Having strong leaders at the forefront of your organization is an essential component of success. From guiding teams through everyday tasks to influencing long-term decision making, your company’s choices of who holds positions of authority can make or break your growth trajectory.
Each business is likely to have its own perspectives on what makes a strong and effective leader. Nevertheless, one thing most thriving companies will agree on is that great leaders don’t just arrive fully-formed. They must be developed and nurtured. Your organization’s approach and commitment to this tends to greatly impact the quality of leaders that emerge from the other side.
It’s worth taking a moment, then, to dive a little deeper into the key leadership development stages. What happens at each point in the process and what should your organization do to support leaders’ growth
Stage 1: Self-Driven and Informal
In some ways, this first leadership development stage can set the tone for the entire journey. This is because it is largely a self-driven process. Initially, an employee will get to the point at which they start to take on leadership tasks without having an official title or a mandate from higher members of management. It is a period that is ripe for exploration about what kind of leader the employee wants to be and how they can respond to challenging situations.
In the most positive circumstances, this stage may not be directed by upper management, but it is still supported by them. Employees should be encouraged by their direct supervisors or managers to take on minor yet impactful responsibilities within the team. This may include buddying with new hires to show them the ropes and answer questions. It could involve spearheading cultural improvement efforts. The employee will organically cultivate respect from their colleagues and gain a better understanding of the requirements of leadership. However, managers and supervisors must be available to provide casual guidance and even shadowing opportunities.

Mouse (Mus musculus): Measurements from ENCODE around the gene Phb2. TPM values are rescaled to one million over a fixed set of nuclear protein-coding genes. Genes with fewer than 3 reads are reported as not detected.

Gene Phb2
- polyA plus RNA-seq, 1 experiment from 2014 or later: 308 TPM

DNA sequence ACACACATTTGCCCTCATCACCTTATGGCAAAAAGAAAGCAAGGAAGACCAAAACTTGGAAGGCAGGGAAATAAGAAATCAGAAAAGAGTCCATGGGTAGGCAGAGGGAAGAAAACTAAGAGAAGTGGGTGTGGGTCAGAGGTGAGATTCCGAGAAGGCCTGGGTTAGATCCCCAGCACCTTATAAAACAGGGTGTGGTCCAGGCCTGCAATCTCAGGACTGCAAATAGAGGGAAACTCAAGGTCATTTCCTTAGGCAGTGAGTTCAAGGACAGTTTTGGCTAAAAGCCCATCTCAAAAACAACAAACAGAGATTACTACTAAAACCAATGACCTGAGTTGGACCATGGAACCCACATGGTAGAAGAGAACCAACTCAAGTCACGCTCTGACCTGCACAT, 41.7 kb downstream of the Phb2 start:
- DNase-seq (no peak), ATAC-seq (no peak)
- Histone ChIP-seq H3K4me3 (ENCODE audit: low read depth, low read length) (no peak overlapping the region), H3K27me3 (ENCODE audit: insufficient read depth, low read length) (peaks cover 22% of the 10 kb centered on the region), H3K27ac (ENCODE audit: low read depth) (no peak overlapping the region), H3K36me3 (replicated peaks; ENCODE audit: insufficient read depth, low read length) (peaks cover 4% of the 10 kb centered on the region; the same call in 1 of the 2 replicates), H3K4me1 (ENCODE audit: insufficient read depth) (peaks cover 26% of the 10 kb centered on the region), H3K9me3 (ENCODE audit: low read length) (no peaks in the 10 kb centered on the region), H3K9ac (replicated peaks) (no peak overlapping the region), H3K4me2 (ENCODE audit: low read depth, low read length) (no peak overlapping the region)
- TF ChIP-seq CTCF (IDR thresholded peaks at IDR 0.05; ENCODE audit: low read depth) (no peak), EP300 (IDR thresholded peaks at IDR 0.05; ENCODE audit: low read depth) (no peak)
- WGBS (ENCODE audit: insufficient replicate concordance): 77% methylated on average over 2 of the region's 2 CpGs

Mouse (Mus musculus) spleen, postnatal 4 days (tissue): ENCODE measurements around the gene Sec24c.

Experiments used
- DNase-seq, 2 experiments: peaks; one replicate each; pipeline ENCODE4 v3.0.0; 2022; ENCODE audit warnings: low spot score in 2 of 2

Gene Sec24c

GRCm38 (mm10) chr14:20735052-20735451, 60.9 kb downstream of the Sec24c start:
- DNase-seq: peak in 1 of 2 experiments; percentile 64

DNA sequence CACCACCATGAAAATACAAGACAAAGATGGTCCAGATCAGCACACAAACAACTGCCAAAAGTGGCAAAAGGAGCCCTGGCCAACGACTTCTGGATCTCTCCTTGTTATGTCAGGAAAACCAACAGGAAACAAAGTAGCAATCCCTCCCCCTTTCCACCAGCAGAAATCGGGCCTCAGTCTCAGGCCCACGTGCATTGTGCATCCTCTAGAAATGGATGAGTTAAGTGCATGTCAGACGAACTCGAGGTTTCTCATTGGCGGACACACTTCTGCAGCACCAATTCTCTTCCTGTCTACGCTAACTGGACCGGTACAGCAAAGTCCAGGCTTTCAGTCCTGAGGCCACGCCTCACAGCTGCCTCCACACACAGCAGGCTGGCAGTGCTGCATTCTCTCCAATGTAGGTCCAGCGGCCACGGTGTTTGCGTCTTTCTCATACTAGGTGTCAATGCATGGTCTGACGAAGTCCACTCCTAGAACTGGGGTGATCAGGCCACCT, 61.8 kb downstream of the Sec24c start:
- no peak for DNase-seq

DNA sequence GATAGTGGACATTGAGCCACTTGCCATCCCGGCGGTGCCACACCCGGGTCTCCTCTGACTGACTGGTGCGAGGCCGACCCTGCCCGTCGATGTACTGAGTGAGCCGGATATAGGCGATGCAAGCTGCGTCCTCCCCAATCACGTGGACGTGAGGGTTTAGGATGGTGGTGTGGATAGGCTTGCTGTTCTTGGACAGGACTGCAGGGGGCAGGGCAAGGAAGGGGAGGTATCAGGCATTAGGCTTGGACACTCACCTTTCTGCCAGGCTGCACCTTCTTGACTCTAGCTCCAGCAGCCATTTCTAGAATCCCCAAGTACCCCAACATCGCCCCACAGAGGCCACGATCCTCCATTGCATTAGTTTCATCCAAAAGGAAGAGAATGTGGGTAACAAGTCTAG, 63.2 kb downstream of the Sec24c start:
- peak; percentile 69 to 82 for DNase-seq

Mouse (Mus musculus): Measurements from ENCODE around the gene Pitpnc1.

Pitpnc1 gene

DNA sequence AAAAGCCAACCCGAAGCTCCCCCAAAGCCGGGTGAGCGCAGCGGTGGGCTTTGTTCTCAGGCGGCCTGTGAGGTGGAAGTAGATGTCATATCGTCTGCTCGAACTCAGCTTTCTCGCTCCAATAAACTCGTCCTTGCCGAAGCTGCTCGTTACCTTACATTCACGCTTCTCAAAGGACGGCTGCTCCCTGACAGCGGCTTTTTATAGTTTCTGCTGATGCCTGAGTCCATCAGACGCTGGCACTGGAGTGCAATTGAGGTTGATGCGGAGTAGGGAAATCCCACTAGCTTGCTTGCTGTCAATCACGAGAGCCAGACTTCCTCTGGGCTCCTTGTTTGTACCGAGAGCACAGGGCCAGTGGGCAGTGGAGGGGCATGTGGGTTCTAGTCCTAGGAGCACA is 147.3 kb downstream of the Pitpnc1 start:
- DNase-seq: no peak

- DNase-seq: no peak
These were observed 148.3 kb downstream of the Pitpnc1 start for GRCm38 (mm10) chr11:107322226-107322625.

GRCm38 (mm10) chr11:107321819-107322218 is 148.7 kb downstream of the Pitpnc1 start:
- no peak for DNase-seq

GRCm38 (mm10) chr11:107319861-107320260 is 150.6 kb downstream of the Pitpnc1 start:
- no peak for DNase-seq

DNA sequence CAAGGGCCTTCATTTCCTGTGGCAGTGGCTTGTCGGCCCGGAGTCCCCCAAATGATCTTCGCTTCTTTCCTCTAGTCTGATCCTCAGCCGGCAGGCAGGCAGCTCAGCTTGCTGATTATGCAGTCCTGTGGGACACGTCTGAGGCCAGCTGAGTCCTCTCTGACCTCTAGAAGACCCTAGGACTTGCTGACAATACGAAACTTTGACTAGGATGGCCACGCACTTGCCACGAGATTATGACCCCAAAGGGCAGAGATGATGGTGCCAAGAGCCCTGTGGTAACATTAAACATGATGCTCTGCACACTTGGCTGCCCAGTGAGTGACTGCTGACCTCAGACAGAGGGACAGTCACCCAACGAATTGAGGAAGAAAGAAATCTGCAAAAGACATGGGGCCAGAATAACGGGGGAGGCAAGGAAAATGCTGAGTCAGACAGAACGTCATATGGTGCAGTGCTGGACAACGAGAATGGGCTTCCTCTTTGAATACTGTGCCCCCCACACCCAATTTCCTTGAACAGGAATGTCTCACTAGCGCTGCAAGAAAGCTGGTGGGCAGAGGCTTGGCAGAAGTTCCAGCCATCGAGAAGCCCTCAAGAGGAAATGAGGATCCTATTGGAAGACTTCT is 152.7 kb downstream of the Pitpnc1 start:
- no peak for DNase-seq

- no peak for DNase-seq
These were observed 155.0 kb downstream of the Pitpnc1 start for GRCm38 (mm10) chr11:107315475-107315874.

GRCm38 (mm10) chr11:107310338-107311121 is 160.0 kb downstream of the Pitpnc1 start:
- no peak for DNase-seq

That said, this stage can also begin in less ideal circumstances. Sometimes, employees may be put into a position in which they’re forced to engage in self-directed leadership responsibilities. This may be because their supervisor or manager is literally or figuratively absent from day-to-day operations. Alternatively, the company itself may not have formal protocols in place to nurture rising employees toward leadership. In either case, the employee may be left to essentially improvise their approach to leadership without support. This can affect both their attitude to leadership and also their engagement with the company.
Stage 2: Supervisory Roles
The second stage of the leadership development progress will usually be the first time an employee is formally recognized in a leadership role. Usually supervisory or line-management in nature, the employee will have an official title and responsibilities related to leadership. As such, this is a key point at which they will get truly hands-on experiences.
Importantly, this is also a relatively safe time for the employee to explore and test their individual approach to leadership. While the new supervisor has a certain amount of responsibility, big decisions still usually require sign-off from higher members of management. As such, few mistakes are made here without the benefit of a solid safety net. This is a great opportunity for inexperienced supervisors to take their first steps into company-mandated independent decision making and gaining the confidence to put forth their ideas and opinions.
When a company has an effective leadership development program, there will be regular check-ins with managers to discuss any concerns or issues supervisors have with their position. This can be particularly helpful in dealing with the transition from being another colleague on the team to having authority over former team-mates. There will be stumbling blocks here, but this is the ideal time to make and learn from errors with the guidance of a more experienced direct manager as a mentor.